For years now, Yorkshire has been able to boast one of the greatest team pursuit cyclists in the history of the discipline – Ed Clancy.
With gold medals at each of the last three Olympic Games, the flame-haired, Barnsley-born, Huddersfield-raised cyclist has flown the White Rose and British flags in Beijing, London and Rio.
But at 32, and with a fourth Games in Tokyo still three years away, Yorkshire’s most decorated Olympian must be wondering how much air is left in the tyres.
So too must British Cycling. But the beauty of one of this country’s most dominant Olympic programmes is the constant evolution they undergo.
The team pursuit is, after all, a team event, and about more than just the individual. So for years now, Clancy has been sharing the four-man squad with a host of cyclists, from stellar names like Sir Bradley Wiggins, to up-and-coming riders like Geraint Thomas, who graduated from the event to a high-profile road career.
British Cycling is forever promoting new riders into its flagship team, using events like this weekend’s Track World Cup at its home velodrome in Manchester as a proving ground for future Olympic champions.
It’s been hard breaking into that team, but it’s not been impossible. There’s such a drive in this team to do well. Every time we get together we want to be better than we were the day before.Ollie Wood
Step forward Ollie Wood, another Yorkshireman who harbours hopes of continuing Team GB’s dominance in the team pursuit in Tokyo.
At 22, 10 years Clancy’s junior, this young man from Wakefield is putting together a record of accomplishments on both track and road that justify why last year he was promoted from the British Cycling academy to its podium programme.
Under-23 European team pursuit champion in 2015, fourth in the senior world championships in Hong Kong earlier this year, and fourth again in the Under-23s road race at the recent world championships in Bergen are just a few of the highlights.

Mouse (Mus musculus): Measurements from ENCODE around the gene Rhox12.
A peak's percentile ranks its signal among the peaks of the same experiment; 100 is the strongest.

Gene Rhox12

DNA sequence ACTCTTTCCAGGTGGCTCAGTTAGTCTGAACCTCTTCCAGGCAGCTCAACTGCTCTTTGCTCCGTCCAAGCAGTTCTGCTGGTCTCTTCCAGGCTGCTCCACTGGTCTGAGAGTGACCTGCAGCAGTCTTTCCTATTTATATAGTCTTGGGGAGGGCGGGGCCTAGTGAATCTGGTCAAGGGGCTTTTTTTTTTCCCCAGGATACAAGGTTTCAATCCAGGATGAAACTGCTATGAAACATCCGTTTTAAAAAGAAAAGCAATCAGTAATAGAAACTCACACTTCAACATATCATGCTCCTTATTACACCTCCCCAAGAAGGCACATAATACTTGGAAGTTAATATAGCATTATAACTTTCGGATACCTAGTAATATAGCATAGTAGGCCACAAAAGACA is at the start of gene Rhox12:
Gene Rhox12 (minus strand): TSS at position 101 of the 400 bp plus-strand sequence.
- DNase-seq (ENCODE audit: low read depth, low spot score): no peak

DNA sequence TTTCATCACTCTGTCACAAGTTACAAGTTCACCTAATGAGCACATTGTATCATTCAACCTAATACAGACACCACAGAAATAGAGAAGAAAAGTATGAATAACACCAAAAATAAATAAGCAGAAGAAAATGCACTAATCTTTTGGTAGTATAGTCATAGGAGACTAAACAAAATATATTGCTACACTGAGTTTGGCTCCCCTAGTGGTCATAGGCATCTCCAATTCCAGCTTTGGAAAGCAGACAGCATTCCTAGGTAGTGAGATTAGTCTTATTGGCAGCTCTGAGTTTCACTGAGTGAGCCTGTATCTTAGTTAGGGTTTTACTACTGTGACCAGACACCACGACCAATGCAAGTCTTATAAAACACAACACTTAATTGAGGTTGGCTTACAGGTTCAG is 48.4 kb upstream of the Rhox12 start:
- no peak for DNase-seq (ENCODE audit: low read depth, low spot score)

In Manchester today, he rides alongside Clancy as the team pursuit squad seek a morale-boosting win on their home boards.
“The GB cycling team is the best there is and the pressure is constantly on to try and keep that going,” says Wood, who started taking cycling seriously just seven years ago.
“It’s been hard breaking into that team, but it’s not been impossible.
“There’s such a drive in this team to do well. Every time we get together we want to be better than we were the day before.”
With a resource like Clancy on tap, Wood has not been shy in gleaning as much as he possibly can from the elder statesman.
“It’s a great privilege to be around someone like him,” he adds.
“He’s not the type to sit you down and say ‘right, this is what you need to do’, it’s more the tips and tricks you pick up from him during the sessions.
“And even on my part, it’s not a conscious effort to always be watching Ed and picking stuff up from him.
“But it is in the back of your mind. There might be an instance where I do something and I realise I’ve picked that up off Ed.”
One thing that has already rubbed off is Clancy’s winning mentality.
Those two fourth-place finishes at world level were better than expected for Wood, particularly on the road, but on each occasion he was left wondering what might have been.
He says: “Being selected for my first world track championships in Hong Kong was great but then to finish fourth was strange because you feel as though you did something wrong.
“And then in Bergen, I was a little bit surprised with fourth. I knew I was capable of doing something, just not what was within my ability in that field.
“Fourth is the most frustrating place to finish because you’re just outside the medals. Having said that, when I’ve been on a podium in third, you’re always looking up to second and first thinking ‘what do I have to do?’ As an athlete, you always want more.”
In Tokyo, should he earn selection, Wood wants two stabs at glory, with the madison reintroduced into the Olympics as part of the track cycling endurance programme.
“I won’t concentrate on one certain thing, the aim is to be in that six-man squad to be available to do both,” he says.
Beyond that, Wood wants to follow Thomas’s path and become an elite road racer once Tokyo is behind him.
To further that cause, he has linked up with Clancy again at British team JLT Condor.
“Ed has been there for a number of years because he can juggle the track and the road really well,” adds Wood.
“I don’t think there’s a better team for me to balance the two.”
If it’s good enough for Clancy, it’s good enough for Wood.